Breaking Down Nutrient Cycling in Cover Crops

February 22, 2024

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Is my cover crop tying up nutrients for my cash crop? When can I take a nitrogen credit for my cover crops? How does cover crop termination timing impact nutrient release? This presentation will go through some of these FAQs and explore what research says about the impacts of cover crops on nutrient cycling.

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Video Transcript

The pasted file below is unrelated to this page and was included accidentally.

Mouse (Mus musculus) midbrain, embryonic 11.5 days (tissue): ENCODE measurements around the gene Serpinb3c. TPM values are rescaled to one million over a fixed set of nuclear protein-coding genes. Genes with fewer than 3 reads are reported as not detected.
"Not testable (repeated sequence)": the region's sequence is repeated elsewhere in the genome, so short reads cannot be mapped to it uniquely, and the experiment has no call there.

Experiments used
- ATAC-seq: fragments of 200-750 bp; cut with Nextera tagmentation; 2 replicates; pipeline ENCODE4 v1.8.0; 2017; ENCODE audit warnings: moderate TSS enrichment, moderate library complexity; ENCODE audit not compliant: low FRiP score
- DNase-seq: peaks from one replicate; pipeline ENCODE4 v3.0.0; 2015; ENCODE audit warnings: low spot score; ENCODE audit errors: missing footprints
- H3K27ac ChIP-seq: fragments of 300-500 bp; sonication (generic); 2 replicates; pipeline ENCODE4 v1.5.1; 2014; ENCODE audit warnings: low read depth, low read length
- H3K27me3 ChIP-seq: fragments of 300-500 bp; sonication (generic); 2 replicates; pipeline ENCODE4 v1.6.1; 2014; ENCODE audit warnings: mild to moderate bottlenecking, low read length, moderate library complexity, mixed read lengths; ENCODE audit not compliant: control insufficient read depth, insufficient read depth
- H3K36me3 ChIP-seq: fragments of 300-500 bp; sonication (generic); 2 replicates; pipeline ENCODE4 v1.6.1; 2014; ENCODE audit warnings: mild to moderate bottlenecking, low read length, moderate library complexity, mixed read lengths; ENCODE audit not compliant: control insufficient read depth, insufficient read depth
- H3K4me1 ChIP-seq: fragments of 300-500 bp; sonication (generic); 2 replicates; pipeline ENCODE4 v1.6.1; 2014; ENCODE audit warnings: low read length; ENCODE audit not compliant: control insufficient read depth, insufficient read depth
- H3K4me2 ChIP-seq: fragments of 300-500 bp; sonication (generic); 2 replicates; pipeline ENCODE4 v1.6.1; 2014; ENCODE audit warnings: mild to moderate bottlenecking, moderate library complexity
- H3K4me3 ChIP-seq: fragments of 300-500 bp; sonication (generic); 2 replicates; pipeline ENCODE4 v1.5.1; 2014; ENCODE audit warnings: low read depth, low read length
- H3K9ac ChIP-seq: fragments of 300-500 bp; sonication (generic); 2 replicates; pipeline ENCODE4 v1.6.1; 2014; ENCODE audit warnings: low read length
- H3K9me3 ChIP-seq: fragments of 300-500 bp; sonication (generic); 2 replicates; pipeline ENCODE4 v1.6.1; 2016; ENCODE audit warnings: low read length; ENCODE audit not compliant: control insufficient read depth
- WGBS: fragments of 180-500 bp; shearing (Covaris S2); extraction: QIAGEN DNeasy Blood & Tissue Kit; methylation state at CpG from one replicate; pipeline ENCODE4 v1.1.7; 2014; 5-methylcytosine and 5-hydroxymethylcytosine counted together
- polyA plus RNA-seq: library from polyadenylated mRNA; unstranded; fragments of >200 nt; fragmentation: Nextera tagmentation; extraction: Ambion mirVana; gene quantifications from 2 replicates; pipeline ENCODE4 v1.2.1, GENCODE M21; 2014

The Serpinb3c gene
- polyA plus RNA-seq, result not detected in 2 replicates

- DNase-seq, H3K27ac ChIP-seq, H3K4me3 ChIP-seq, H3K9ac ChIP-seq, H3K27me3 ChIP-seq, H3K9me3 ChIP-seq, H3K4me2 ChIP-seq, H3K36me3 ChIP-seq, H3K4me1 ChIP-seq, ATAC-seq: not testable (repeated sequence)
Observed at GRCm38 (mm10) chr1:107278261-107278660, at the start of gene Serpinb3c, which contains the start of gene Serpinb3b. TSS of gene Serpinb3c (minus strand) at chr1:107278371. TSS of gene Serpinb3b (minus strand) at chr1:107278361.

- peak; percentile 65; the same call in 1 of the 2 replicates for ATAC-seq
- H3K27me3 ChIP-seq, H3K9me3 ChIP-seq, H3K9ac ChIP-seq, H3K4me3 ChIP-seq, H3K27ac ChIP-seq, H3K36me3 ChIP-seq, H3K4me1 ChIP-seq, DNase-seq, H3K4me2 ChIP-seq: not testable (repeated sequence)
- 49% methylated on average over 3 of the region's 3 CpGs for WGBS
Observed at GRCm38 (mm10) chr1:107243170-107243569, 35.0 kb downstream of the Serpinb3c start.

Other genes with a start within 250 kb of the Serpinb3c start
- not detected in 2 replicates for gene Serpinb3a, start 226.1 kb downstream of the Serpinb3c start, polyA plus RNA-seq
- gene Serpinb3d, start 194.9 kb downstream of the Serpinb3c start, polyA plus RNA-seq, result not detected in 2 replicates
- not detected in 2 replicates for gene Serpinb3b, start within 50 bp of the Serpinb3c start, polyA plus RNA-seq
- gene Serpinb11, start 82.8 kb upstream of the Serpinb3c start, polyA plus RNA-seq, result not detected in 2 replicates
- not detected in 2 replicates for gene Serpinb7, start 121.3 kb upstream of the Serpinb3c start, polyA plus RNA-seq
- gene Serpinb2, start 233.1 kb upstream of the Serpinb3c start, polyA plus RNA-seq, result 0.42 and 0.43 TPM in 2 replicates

Welcome everybody, virtually. I'm Madelyn. I'm a conservation agronomist educator based in Jackson. Just got started here this year, and I'll be presenting with Christina Curell. You want to introduce yourself? Good morning. I'm Christina Curell. I'm the statewide cover crops and soil health educator. I started many years ago and I am actually housed in Lake County. But again, I cover statewide, looking at cover crops and soil health for all commodities. Okay. So first we just want to remind that MSU is an affirmative action, equal opportunity employer. This means that the resources and the information that we share is for everybody. The questions that we promise to address. Today, we are a few questions that we get pretty frequently when we're talking about cover crops. If you're confused by these questions, that's okay. We'll get into why these questions come up and maybe give a satisfying answer. Maybe not, but it'll be interesting. One question is, are nutrients getting tied up by my cover crops? Then the other question being, can I reduce my nitrogen rate if I'm planting cover crops? But to get into that, we get back to the basics. So I'll let Christina explain this nice figure. Yeah. So when we're looking at cover crops and nitrogen, there's a couple of areas that we want to talk about. And that's going to be the carbon cycle and then the nitrogen cycle. They are a moving target, both the carbon and nitrogen. This is a very basic, this is actually a draft version of a new carbon cycle graphic and you are the first group to ever see it because it is a draft buddy. You can see there's a lot of moving parts when we're thinking about the carbon cycle, but one of the ones that we really want to to key when we're talking about, about cover crops and what they do for nitrogen is kind of that label carbon. Now that lab biocarbon is the correct term for microbial biomass, or in the past we have called that active carbon. But this is the carbon that is actively breaking down. And this is what we really look at when we're looking at cover crops and how they are affecting our soil and giving us nitrogen. As you can see that there's just so much going on right along with the carbon we have the nitrogen cycle. Now, the nitrogen cycle, this is the, there's so much going on. A lot of our nitrogen that we get in our soil is actually being pulled from the air. Very small parts of it is actually that biomass that's breaking down. But as you can see, when we're looking at nitrogen and soil, we are getting nitrogen from all over, specifically from the air. That's where the most of it comes from. But we do get some from, from storms, we get some, a very small percentage from legumes and other biomass that are breaking down. And we're going to really hone into those because when we're looking at cover crops, when we're looking at nitrogen inputs, the nitrogen inputs for cover crops are primarily from that biomass breaking down. And then those plants such as legumes and even some of our grasses that have these, these nodules, they had that relationship with some of our microorganisms that can pull nitrogen from the air, put it in the roots of storage, and allow for those root nodulations. We're going to look at some of that, but we're really, really going to focus in on when we're talking about cover crops is a carbon and nitrogen ratio and that biomass is breaking down. Yeah, so we want to show both of these cycles because we just want to remember that both of these cycles are really closely linked. So can you see my mouse? Yes, we're really going to be zeroing in on this cycle here, from organic nitrogen into plant uptake. The two processes that we'll be talking about a lot is mineralization and immobilization. Mineralization being organic nitrogen going into plant available forms like ammonia and then into nitrate. Then immobilization, which is when nitrogen gets locked back into organic nitrogen. What impacts how quickly nitrogen is released from your cover crop? You grow a cover crop, it's either pulling up nitrogen from the soil and locking it into organic nitrogen or it's fixing its own nitrogen. What impacts the timing of the release of nitrogen. And there's a bunch of things. There's a bunch of components that go into nitrogen release timing. One of them being, of course, environmental conditions. That's going to be the case for all biological processes. I'm not going to get into that. Also, if you till your cover crop biomass under, that's going to impact how quickly nitrogen released also. Not really going to talk about that, but what we will get into is, like Christina said, this biomass quality defined as carbon to nitrogen ratio. Then a little bit we'll get into also how termination timing and planting timing are going to affect nitrogen release from your cover crock. Just want to draw a quick parallel here because when I say carbon to nitrogen ratio, sometimes I hear farmers, people recoil ratios get really complicated. I just want to reminder that something like forage quality analysis, which more people are probably familiar with, is you're testing for protein and then fiber here, right? So those two things, along with other factors, give you a good idea of how of the quality of your forage for your livestock. Very similar to the cover crop quality. Here we have a test in this case, Midwest Labs, and they test for total nitrogen and total carbon protein. Total protein is just total nitrogen multiplied by 6.25 It's the same test here. Fiber is similar, is very related to total carbon. Though the test is a little bit different. But in this case we're testing quality of forage for soil organisms, not for livestock. In this case, we're looking for forage quality for our soil organisms. Carbon to nitrogen ratio, on average, it of course, ranges across organisms, but on average is going to be about eight to one. When I say eight to one, I mean about eight parts carbon to every one part nitrogen. We can see here and back on this test, you've got percent nitrogen and percent carbon. Percent carbon is pretty stable across, these are all different kinds of cover crop biomass samples across all plants. You're going to be around 40% carbon. That's relatively stable. What's going to change is how many parts of nitrogen you have. That's going to range pretty significantly, which is going to give you a pretty significant range of carbon to nitrogen. In this case, we had some testing ten parts of carbon to one part nitrogen, while some were testing 24 parts carbon to one part nitrogen. What is this range? What are the implications of having different ratios? Here I put on the spectrum, soil microbes being about eight parts carbon to one part nitrogen. On the other end of the spectrum is something like rye straw which is going to be 82 parts carbon to one nitrogen. A pretty large range. What lots of research has showed is that the ideal microbe diet is going to be around 26 to one. What happens on either side of this dividing line on one side, On the lower side we see nitrogen mineralization. When there's more nitrogen, for every part carbon, you're going to get release of nitrogen. On the other side of the spectrum, you're going to have nitrogen immobilization, which again, is nitrogen getting locked up into organic form. I just want to pause right now. Are there any questions that we should talk about, Jenna, or should we keep going? There has been nothing in the Q and A or chat yet, Just a reminder to everybody, If you do have questions, please throw them in the Q and A or the chat, and our presenters will answer them. We'll throw them out to them. Sounds good. We'll just keep plowing ahead. It's early to be talking about words, early to be talking about the nitrogen cycle. But that's okay. Okay, where do cover crops fall on this spectrum? We took some samples this past fall, right before a winter kill situation, and we found range again of carbon to nitrogen ratio, a range of cover crop qualities, and the numbers that we found align pretty well with what you can expect. We have anywhere from Austrian winter pea, which is very close to what the average soil microbe carbon to nitrogen ratio is here, to our annual rye grass which is 25 parts carbon to one part nitrogen still within that mineralization zone here, but getting very close to crossing over to immobilization. One thing I want to point out over here, Madeline is again, a lot of this depends on the plant itself, the lifecycle of the plant, how close you are to maturity when you terminate, and also the weather that affects it. These are very general numbers, but notice there's fluctuation from season to season. We just can't go out and say this is what it's going to be. You would need to take tests just to make sure where you're at at that time. That's why it's really tricky for us to do some of this work and to give you great recommendations, because it does vary from season to season, and day to day. Yeah. Madeline, we have a question. Where does sorghum fall in this chart? Yeah. Just like Christina said, it can vary. Sorghum sometimes does cross that immobilization line, depending on what stage it's at and how mature it is and how much drought there's been. But generally, especially because it's winter kill, you're planting it probably late in the summer and it'll die in the fall and doesn't get to any stage where it would cross that line. You're going to see it closer to around oats in between oats and annual rye grass generally. Again, if you can cut it before it gets really lignity. When it becomes brown, when it pushes past, it gets a lot of that carbon in it. And when it gets really tall, then it's really is going to push over more to that straw side. When it starts turning brown, it's cut at the appropriate time. It's at its mature peak, you cut it. We use it a lot, I will, to build up soil for this reason. But we cut often if we want to use it to build up soil. The numbers that we saw do fall with the separation of legumes in general are going to have lower carbon to nitrogen ratio. Again, lower carbon to nitrogen ratio means higher quality, then brassicas slightly higher, then grasses are going to be, have lower, higher carbon to nitrogen ratio, which is generally considered lower quality. Right? Okay. Now we can get into a little bit of the questions that we promise to talk about our nutrients getting tied up when we're planting cover crops. Christina, you want to describe what's happening in this picture? Yeah. What we're seeing is that they are getting tied up some nutrients. This is a corn, a picture of a corn. And a lot of us, we'll talk about the fact that we are seeing some stunted corn and corn yield corn. Yes, when we follow cereal because it's taken so much of that nitrogen to break it, break that carbon, we just, we're seeing a reduction and corn yields. So what we do is we really do advocate if you do something like cereal rye prior to corn, you need to really think about when you terminate that cereal rye. We want you to terminate it a little bit earlier so that there's time for that nitrogen or that carbon to be broken down before the corn comes in and needs that nitrogen. So we're seeing that if we wait too long to kill that cereal ride, it's actually using all of the nitrogen. To break it down and not allowing the corn to use that nitrogen when it needs it. So yes, there are corn yield drags. It may not be every year, but we are seeing across the region that there are some issues with corn falling cereal rye. Now, we that being said, we're not saying don't do it, you just have to manage it and be prepared to do just a little bit more management. But it is doable. It's just a simple it's as simple as terminating it two weeks before you plant corn. Yeah. There are a few different factors that could be affecting this corn. And we saw this a lot this past spring because it being so dry, definitely drought has to do with it. When the rise is still growing, still using water, and that moisture is really important. Terminating early can be crucial. Again, this corn can recover from this. But we are seeing some consistent yield drag happening following cereal rye planting corn and especially planting green into it. But Christina said there's ways to manage it and we can get a little bit more into this. But I just want to emphasize what could be happening is the nitrogen immobilization. The microbes are working extra hard to break down this rye biomass. They are immobilizing nitrogen or locking nitrogen up into organic nitrogen. Now that nitrogen isn't going away, right, it's just getting locked up into an organic form that may or may not be released later. So we can talk about release time again, mineralization, organic nitrogen, breaking down and getting released into the plant. Available form here is what nitrogen looks like, being released from a hairy vetch, a low d N cover crop. You see when corn is planted and the Harry betch was terminated at planting, you see an immediate spike here. This is cumulative nitrogen release. This is nitrogen released from Harry betch when it was killed. You see an immediate spike of nitrogen from that Harry Betch, then it levels out. There's not that much more after about 80 kilograms per hy, which would be, I'm not sure what would be pounds breaker. But again, the actual values are going to vary a lot for how much nitrogen you get. But as corn is growing, you get an immediate release. Now with something like cereal rye. I like this graph because it really well that immobilization here in the open triangles, in the open circles. This is the nitrogen being released from cereal rye. A higher carbon to nitrogen ratio cover crop. At planting the cereal rye was terminated. The corn was probably planted green. You get a small increase, a small release of nitrogen from the cereal rye. Then if you look at just above ground, some of that nitrogen is getting locked back up at about four weeks. Not a time where you want to be locking up nitrogen for corn. I like this too because it shows below ground root biomass. You see even more nitrogen getting locked up. But then it comes back, it comes back to positive. It does end up releasing a little bit more. But this time period can be pretty crucial for your corn establishment. Not necessarily a time that you want it to be locking up nutrients. But we're not trying to scare you out of planting cereal rye. There are a few ways that Christina mentioned to mitigate that immobilization. You can get into those a little bit deeper. Christina, you want when we're looking at using something like cereal rye or even other grasses that we want to burn down in the spring. We really have to look at when we're going to terminate that. This is whether you spray it, whether you do lighting corporation, but you really do need to terminate that ten to 14 days. That ten to 14 days gives those microbes enough time to start breaking that down so that the nitrogen could be released. So it's not tied up. You know, you can fudge on it. We do see some times where we fudged on it and we see some other impacts that may be happening from other reasons. Really that ten to 14 days is a safety net for you as a grower, to make sure that you get everything you need. Now, when you're using cover crops, you still do need to feed your crops again, that nitrogen is not being released when your corn needs it. And even Even if you use something like a legume that would release a little bit more earlier. We just, we're not sure. So we still are going to recommend that you use starter nitrogen. We're not telling you that if you use cover crops, you don't need any other, you know, nitrogen added, you still should be using some sort of starter. We have a lot of research that shows this, that you do need to put some starter out there if you use cover crops, we are going to encourage you to be vigilant on your soil sampling to make sure that the nitrogen is there when your crop needs it. You can actually add some legumes to that mix. But again, you've got to think about termination, When are you terminating it? That's really key to get that CNN ratio is termination time. Even if you add legumes to the mix, you still need to go out and take some soil samples because is that nitrogen being released when you need it for that corn. You really need to look at when you are use the legumes also to put in those starter diitrogenda. We don't want you to forget that step in management. It's really important that you do that. Just because you use cover crops to help with your nutrient cycle does not mean you don't need to add fertilizer. In some cases, you may have to add more upfront to help to break that biomass down a little bit faster so that your corn can use it later on. So really be vigilant on that whole whole nitrogen, whole starter regiment and make sure that you do it right. We haven't, I don't think there's any research has shown that you can reduce that starter there, probably some out there, but we don't have any that we could definitely say this is going to make it so you don't have to add starter. You really should do that still. This is important if you're transitioning, transitioning into cover crops before you have that build up of soil health, that build up of biology that can be better at handling residue and breaking it down and releasing that nitrogen. That starter is especially important in transition, also in a dry spring, if you have a dry spring, you really need to be vigilant with that starter and make sure you get it out there. You can try irrigation a little bit if you have that. But a dry land, you really need to be aware of that and add that starter on your corn before you get too far. We got one question here. Well, we have a couple, but one of them fits back in with all of your ratios here you were talking about. And it was a follow up to the sorghum question we had earlier. Would they be better with a control burn on sorghum? Better as burning. It would avoid immobilization. Maybe you burn it, you're releasing a lot of, a lot of carbon. You're really changing the composition of that plant biomass, the microbes they want. Plant biomass, even low quality, right? But again, as far as we've seen, sorgum isn't the highest risk of immobilization, if that's what you're worried about. If you're worried about tying it up has a carbon di, nitrogen ratio compared to other grasses, especially because it's dying off, generally burning it would totally change the composition. Probably cutting it or chopping it and just letting it lay there when we're looking at biomass. And biomass will break down into carbon will break down, and that's what we want it to do. We have seen where we can get substantial amount of biomass if it's cut regularly. If you plant your sor gum and you're using it to build soil. And this is some work that we've done in annual or perennial crops. If you're using it to build soil health, you go ahead and you plant, you cut it several times. Where we're planting it in June and July, we can get two to three cuttings out of it and we cut it right before it heads out. We go in and cut it, it's going to come back and then we re, cut it again. We are seeing tremendous amount of carbon build up and microorganisms love it because that's what you're feeding them. So just cut it at the right time. And then the last cutting, we're cutting it low. I mean, we're scalping it because it's gonna die anyway. So we want all of that biomass and even the root biomass is really good. We have seen it work tremendous in fields that have been, I'm not going to say abuse, but because of the management style of the crop being grown, the soil takes a lot of abuse. That surg in Sudan has just done some tremendous amount of building up that soil by managing it. You answered that question. You got to his point already. Thank you. That's a great point, Christina, is we're not even really talking about root biomass and that carbon to nitrogen ratio down there just because above ground is low hanging fruit. As far as research goes, observation. But that's a different world and there's lots of good stuff coming out about how different root qualities change the effect you have. But that's another presentation maybe. But I just want to, I won't spend too much time on this figure because I've already the grapes. But getting back to that, like adding legumes to a mix and how that can change your carbon to nitrogen ratio and change the release. Then also termination timing and why that's important. If we look first at this red line, that's probably cereal rye but could be any of those grasses you just after tiller anytime before a joint. This graph is showing that there's a net positive release of plant available nitrogen. That's what the PAN is. There's a net positive release very slight, but there is a slight positive release anytime after joint. You're going to see a net negative impact on plant available nitrogen. That would indicate immobilization here. That would indicate tie up. Now just adding 25% legumes, you're avoiding that tie up almost entirely. You can get away with a nobody. You can get away with a very late termination. This is from Oregon State. Their dates are going to be a little bit different, their season is a little bit different, but just looking at relative changes, adding 75% legume avoids that problem entirely. You get net positive release of plant available nitrogen, and then of course just legumes you get lots of release of nitrogen. Something to look at here too, is between vegetative growth of legumes and the bud stage of legumes, you get a big jump of available nitrogen. Just like in cereals, terminating early is going to help help you avoid any nutrient tie up for legumes terminating late is going to give you lots more nitrogen. I think we're about to get into that a little bit more. There's a question about doing that, About what type of legume, whether it's crimson clover or white clover. That's a management, you need to manage crimson and white longer. Crimson is actually going to germinate and grow a lot faster than white clover. So you really need to think about what you want out of that clover. Do you want it to winter kill? Do you, do you want to have to terminate it in the spring? How many years you're going to use it and then availability from some of the research I've seen over the years. If you're looking at nitrogen, crimson does edge out white clover. But think of the plant itself. White clover or small. We'd like using that in like a living most where Crimson gets taller. So there's more biomass in that crop. So if you're trying to decide which one would be better, think of it like that. Which one is going to be taller, which one is going to be shorter, and how are you going to manage it? Okay. Just because we've been talking a lot about this window following soybeans prior to corn and the effect of cereal rye on corn. Just a reminder that because it can be really easy to want to give up on cereal rye prior to corn, but it's really a lost opportunity of sealing up a leaky faucet. And that leaky faucet would be all of those soil nitrates that are left following soy beans, soybean residue. Most of that nitrogen that's following soy beans is in that residue. Because it has a very low carbon to nitrogen ratio. It decomposes quickly. Right? Having something planted in the ground, like cereal rye, can take advantage of those leftover nitrates. Maybe it's not available. You can manipulate it. Maybe it's available for your corn, maybe it's not. But you are preventing that nitrate loss and holding it in the field. Just something to think about. But now we can get into, can I cut my nitrogen? Hey, Madeline, we have another question for you. If ideal micro feeding is 2061, shouldn't we want more carbon than rye is providing? That might be in reference to the fact that the annual rye grass was about 25 in our sample. It was the ideal number. I don't love calling it the ideal microbe diet. That's something that's popped up. I think more emphasizing just that line between immobilization and mineralization. Microbes are going to be happy with anything that you give them. It's really the outcome that is ideal for growing crops or not. But that's one explanation for that, 25 to one for the annual rye grass that was taken in the fall. If we took it again after it started growing this spring before maybe an expected burndown, that ratio could be totally different. It could absolutely cross that ideal microbe diet line. I don't want the takeaway from this to be that you're looking for 26 to one for every cover crop that you grow. That is a threshold that we should be aware of. I guess I answer. I believe so. Thank you. Now we can get into whether we can reduce our nitrogen rate. Christina, how do you feel about this? Can we reduce our nitrogen rate following cover crops? This is actually, I'm going to talk about this picture. This is actually a winner in Triticale up in Charlvoie. This is a farm that I've worked with a lot over the years. The question is, can we do that? We don't know. It all depends. There is so much that goes going on. Does work, does not work. We want to emphasize that when you use cover crops, we do know that you're putting carbon, you're putting nutrients in the soil, but it's so variable. You still need to go, like we said earlier, and you need to be vigilant. You need to take soil samples, you need to look at your crops. Get out there and see how are, were they growing? Does it look like we have a nutrient deficiency? If we do, then then you need to change and you need to do things accordingly to give your crops those nutrients you need. I understand. Eventually, those nutrients will be released from the cover crops, but it may not be right when those crops need it. So the question is always, we don't know. I appreciate that facial expression. That's kind of how I feel a lot. Then how do we do that? What does cover crops give us for nitrogen? What we want to think about is we want to look at two ways that cover crops can impact the nitrogen in the following crops. And one of them is nitrogen credits, the other one is nitrogen. Can we take that nitrogen recycling and make it a tighter cycle so that when the nitrogen is being released from our cover crops can uptake and use it. Let's talk about nitrogen credit. This is a beautiful picture of crimson, crimson clover. Sorry, crimson y. This is crimson clover. How would you grow this clover? For nitrogen, it's really important to understand where the nitrogen is coming from. Nitrogen is coming actually from the biomass. Even in most of the nitrogen that we get is going to be the biomass. So we really want to manage that biomass. And one of the biggest things to do for clovers and legumes, again, it's a plant. Earlier the earlier we plant, the more biomass we have. Now if this is an instance where you just have this, and this is a picture over in the thumb by Phil Cats. He took this picture. This was a fall cover crop and he's probably not going to go in. This farmer is not going to go in and terminate. It is going to win or kill. But this is a lot of a biomass produced if If this is planted in the spring or the fall and we're using it to reclaim land, we would want to go in right now and we would want to kill this clover. Whether we burn it down, whether we go in and cut it and clip it, I don't care. But this is when it's flowered, it's budding. Remember Madeline said earlier? Clovers, when it buzz, when it has the most biomass, right before this stage, we would want to clip it and terminate it right at that point. Now, if we, if it's something that we would want to use for like in the spring, if it pops up in the spring and we want to get that bank for a buck, we would go in and we would terminate it. Right then we would terminate it late. Right before we plant. This is one of the ways that we can grow nitrogen using legumes. Now I know a lot of people we love legumes because it's, it fixes nitrogen from the air, it's going to give out nitrogen. Understand? Even those nodules underground in the roots, it's still not as much nitrogen as in that biomass. Biomass is really important. This is for all crops. We manage them different, but biomass is the most important. So when you are deciding to plant legumes and pay that extra money because the seed is more expensive, You want to be thinking about, do I have a wide enough window to make it pay, right? Do I have enough of a window to plant it early and terminate it late? So I'm getting the benefits that I'm looking for. Because if there's other options that might be better. And remember, if you're, if you're doing something like a leg, and we plant those earlier than we would a grass in the year to get that maturity that we want, even if it's over winters, you can't plant this late in the year, it's got to be planted early. The other side of this question, yes, you can grow your own nitrogen with legumes, but the goal also is to tighten that nitrogen cycle, right? To make sure the nutrients that you're, the fertilizer that you're applying is staying in the field so you have it available. Something that I just want to emphasize. Something like radish that grows very quickly in the fall is going to significantly decrease any fall nitrogen leaching, whereas cereal rye, it does grow a bit in the fall, but then you're going to get a lot of spring growth because it overwinters. That's going to reduce spring nitrogen leaching. An interesting solution if you are trying to tighten your nitrogen cycle and keep those nutrients in the field for you to use is something like a rye and radish mix. This study here, I think was in Pennsylvania, showed a reduction in both fall and spring nitrogen leaching by 80% That can be pretty big. Something that grows very quickly in the fall and then having something that will hold those nutrients, because the radish will likely winter kill something that will hold those nutrients. The radish. And I will say we've been trying some research for many years and looking at is there a way because radish, as we know, once it warmed up, it has already happened this year. Because warm up so early, the radish dies down. The nitrogen's dying, of course, is moving up, volatilizing in the airs or something we can plant that's going to grab that nitrogen as it's dying, and decaying, and volatilizing and hold it. We haven't really found a good way of doing that yet, but that's something that a lot of farms try to do by planting in this rye radish mix. So hopefully if it's warming up fast enough, this rye is starting to grow in the spring trying to germinate, needing some of those nutrients. Maybe maybe we can feed that rye with the radish as it, as apoltizing're but actually this year that radish is probably winter killing. But that's this year, right? Yeah. Yep. We have a question related to what you guys are talking about right now. If you're frost seeding clover into winter wheat, when after wheat harvest, should they terminate the clover to maximize N for sugar beets planted the next spring. Like terminate when should they terminate that clover in the fall to maximize N for sugar beets the next spring or is it fall? Well, I mean again, it goes back to your management. If you're going to terminate in the fall, are you are you going to put another cover crap out there? Before that, are you going to intercede some cereal rye or something in there to hold it there? It's there. I've seen it both ways. Some people that they actually put in another cover crop that they think it's going to have more biomass, more nitrogen in the spring. Others just leave it and let it go if you don't want to add that cover crop, especially in the fall, if it grows to a maturity in the weather's right again, click of the weather and you can clip it and come back for the spring. You're actually doing giving more biomass. I think if I'm planting sugar beets, the thing that I'm probably most worried about is having a good seed bed. In that case, yes, you want to be thinking about nitrogen release, but you also maybe want to make sure you're terminating early enough that you're not planting into high residue. It's possible, but that it takes adjustments. It takes practice to be able to plant those beats into the residue that you might get. With a longer spring. Especially a warm spring like this is probably, you might be getting a little overwhelmed with clover. Yeah, you should have pretty good nitrogen following even an earlier terminated clover. Lots to consider. There's a lot and we're not even talking about insects and stuff and other pests. When you're thinking about cover crops and we're talking about nitrogen and what termination do you need to think about pests? Because they do harbor pests. They help some of our pests over winter. So we have to really think about that too. But yes, the same principle following wheat into sugar beets. If you want nitrogen, let it grow for as long as you're comfortable with, but just make sure you're not compromising that seed bed, I guess, okay? But if you are considering reducing your nitrogen, just a reminder, don't do it on the whole farm. T test your nitrogen rates. Test that reduction first. If you are looking for assistance and how to set up some kind of on farm trial, you should contact your local extension educator. Happy to help you set up strips and look at the results and make sure that that reduction is viable for you to get a good crop. My comments on yeah, the test strips are so important because once the plant starts growing, if we don't give it the food it needs, if we don't give it the nitrogen it needs, it probably will never catch back up. It's really hard to catch it back up. So we want to start correctly. We want to make sure that when we use cover crops, we're not hindering the following for your crop. We don't want to hinder that yield. Test strips are really important to do to, there are lots of stories of farmers in Michigan and elsewhere who have reduced their nitrogen even without growing significant legumes. Just keep that lens on of those are probably long term systems and there may be other practices, things like manure application or no things that might also be affecting the nitrogen cycling. You just taking everything with a grain of salt and starting small, building up. Okay. We're good on that, Christina. We're good. We got this is just a wrap up slide and then we've got a little bit more. But just to summarize quickly, when you've got cereal rye prior to corn, that's generally when we see that nitrogen tie up and that yield, especially when you're first starting out, you want to make sure you're terminating that cereal early, ten to 14 days early. And then starter can also help. Then when you are thinking about a nitrogen credit, make sure you're testing strips. Generally having low carbon to nitrogen ratio mixes or just straight legumes will help you get to that goal. Then if you do have legumes, give them as much time as you can to let them grow. Miss anything, Christina? No. We cannot stress enough. If you're using cover crops for your nitrogen or any other nutrients, you really need to manage it correctly and take your soil test test those hard if you really want to get the best bang for your bucks. And cover crops and nutrients. Manure organic, Yeah. All of the other good stuff, Okay. If this feels overwhelming or some of these suggestions or management tips have piqued your interest, but you want to hear more. Midwest Cover Crop Council has great resource in each state that's in the Midwest. Cover Crop Council has produced cover crop recipes that are written by Michigan state educators, but also informed by research across Michigan and farmers who are planting cover crops in Michigan. Very local information about how to manage cover crops to get that bang for your buck. All of these tips that we've talked about and more can be found in these recipes and they're available for free at the Midwest Cover Crop Council website. And just spell it out. We can end here for now if there's questions or we could keep yelling. So we do have a question. At least one. Give me a second. The first one is, what's a better option for soil health, Crimson or white clover. And should they consider interceding it? Christina? Yes. Okay. Yeah. So I have feelings on that. I've been playing with that for a while. It all goes back to management style. Do you want a winter kill? Do you want something that's going to overkill for soil? How? I mean to keep, we like to keep living roots in the ground as long as we can. So crimson clover for the most part, not every year, but the most part. In Michigan, we do classify it as an annual and winter kills. So if we're looking at to build up the soil health over time, you white clover is good. However, crimson clover has a lot more biomass. It's a bigger plant. It's got a tremendous root system to it. So if you want something quick and you need it for just one season, then I would go crimson clover. Also white clover takes a long time to get established. It's not a quick growing plant. And in an annual system, I definitely would go crimson clover just because of the biomass production and you're bang for your buck early. But in all cases, when we're looking at a legume, you've got to make sure you inoculate that before you plant it. If you don't inoculate it, you will not get the stand that you want. Management is the key on that. If you want to use it to build soil health, you've got to manage it correctly. If you can clip it, clip it, let it regrow. I mean, the more that we can keep these things growing, the better off we are. Yeah, Inoculation to some of these mixes have some legumes that our fields haven't seen yet and they require inoculation of bacteria that is definitely not in the soil. When you are buying mixes with legumes in them, just check with your seed dealer about that inoculant and if it's pretreated, if it's something that you might have to add as these mixes get more complex and we get more seed available, that's becoming more important. Adding your inoculant after you purchase it is always a better bet than buying it pre inoculated. Just because of management, the inoculate has to be kept in the correct temperature and storage. So sometimes buying it not inoculated and you do it yourself will just be better. You'll be better off. Perfect. Well, thank you guys. We appreciate it. It looks like we're going to run tight on time here now because I'm going to send out have them fill out the survey link. So if you have any final comments you wanted to make, feel free to make them. I'm going to give you each about 30 seconds. I think that's it. I feel good. Christina. These are just these are planning green. Some different ways that we've done planting green. I'm more than happy to talk to you about different ways of farmers have integrated this successfully in their system. Madeline would love to talk to you, Jenna. Monica, we all would love to talk to you about how you can make this work. These are just some different this is a drill, different things that were used to plant green.